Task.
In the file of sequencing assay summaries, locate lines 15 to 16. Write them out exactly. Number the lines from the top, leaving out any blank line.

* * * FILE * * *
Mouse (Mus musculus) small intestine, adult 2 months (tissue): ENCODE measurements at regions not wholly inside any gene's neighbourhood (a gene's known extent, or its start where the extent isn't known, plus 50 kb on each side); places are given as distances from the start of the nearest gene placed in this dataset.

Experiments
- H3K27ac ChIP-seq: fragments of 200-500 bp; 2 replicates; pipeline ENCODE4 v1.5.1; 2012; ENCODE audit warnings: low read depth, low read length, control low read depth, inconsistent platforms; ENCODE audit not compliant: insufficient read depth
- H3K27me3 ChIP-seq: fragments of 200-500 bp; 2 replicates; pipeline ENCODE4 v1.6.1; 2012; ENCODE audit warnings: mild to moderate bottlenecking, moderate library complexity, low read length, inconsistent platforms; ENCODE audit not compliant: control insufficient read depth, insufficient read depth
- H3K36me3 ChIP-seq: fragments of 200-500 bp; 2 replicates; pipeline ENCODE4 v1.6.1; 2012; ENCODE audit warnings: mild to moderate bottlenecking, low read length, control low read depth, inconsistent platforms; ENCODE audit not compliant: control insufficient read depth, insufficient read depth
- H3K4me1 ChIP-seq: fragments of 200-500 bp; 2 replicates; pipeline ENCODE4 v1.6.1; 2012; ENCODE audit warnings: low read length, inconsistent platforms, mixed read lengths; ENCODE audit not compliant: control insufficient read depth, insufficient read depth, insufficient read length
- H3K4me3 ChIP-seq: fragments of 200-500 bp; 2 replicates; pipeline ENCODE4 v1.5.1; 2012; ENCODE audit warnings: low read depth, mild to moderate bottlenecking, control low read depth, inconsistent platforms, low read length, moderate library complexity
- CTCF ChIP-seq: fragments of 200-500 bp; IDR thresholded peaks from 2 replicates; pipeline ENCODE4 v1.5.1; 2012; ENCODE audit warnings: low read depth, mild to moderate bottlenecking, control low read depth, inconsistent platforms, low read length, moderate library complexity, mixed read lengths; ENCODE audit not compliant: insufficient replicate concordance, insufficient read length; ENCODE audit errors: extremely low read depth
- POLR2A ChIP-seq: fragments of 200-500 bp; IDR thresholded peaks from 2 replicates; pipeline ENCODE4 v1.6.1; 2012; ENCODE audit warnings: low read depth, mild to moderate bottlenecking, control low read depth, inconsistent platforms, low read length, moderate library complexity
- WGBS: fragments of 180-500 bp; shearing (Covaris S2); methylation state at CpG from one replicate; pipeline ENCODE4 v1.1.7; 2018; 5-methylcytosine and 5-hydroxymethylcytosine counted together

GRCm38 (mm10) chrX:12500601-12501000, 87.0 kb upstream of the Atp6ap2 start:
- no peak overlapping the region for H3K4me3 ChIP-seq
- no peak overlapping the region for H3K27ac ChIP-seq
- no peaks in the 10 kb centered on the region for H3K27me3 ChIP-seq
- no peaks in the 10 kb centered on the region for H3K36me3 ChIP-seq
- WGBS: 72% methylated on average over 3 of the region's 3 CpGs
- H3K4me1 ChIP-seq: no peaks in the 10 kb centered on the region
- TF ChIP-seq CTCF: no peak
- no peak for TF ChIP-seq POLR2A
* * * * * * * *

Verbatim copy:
- no peaks in the 10 kb centered on the region for H3K36me3 ChIP-seq
- WGBS: 72% methylated on average over 3 of the region's 3 CpGs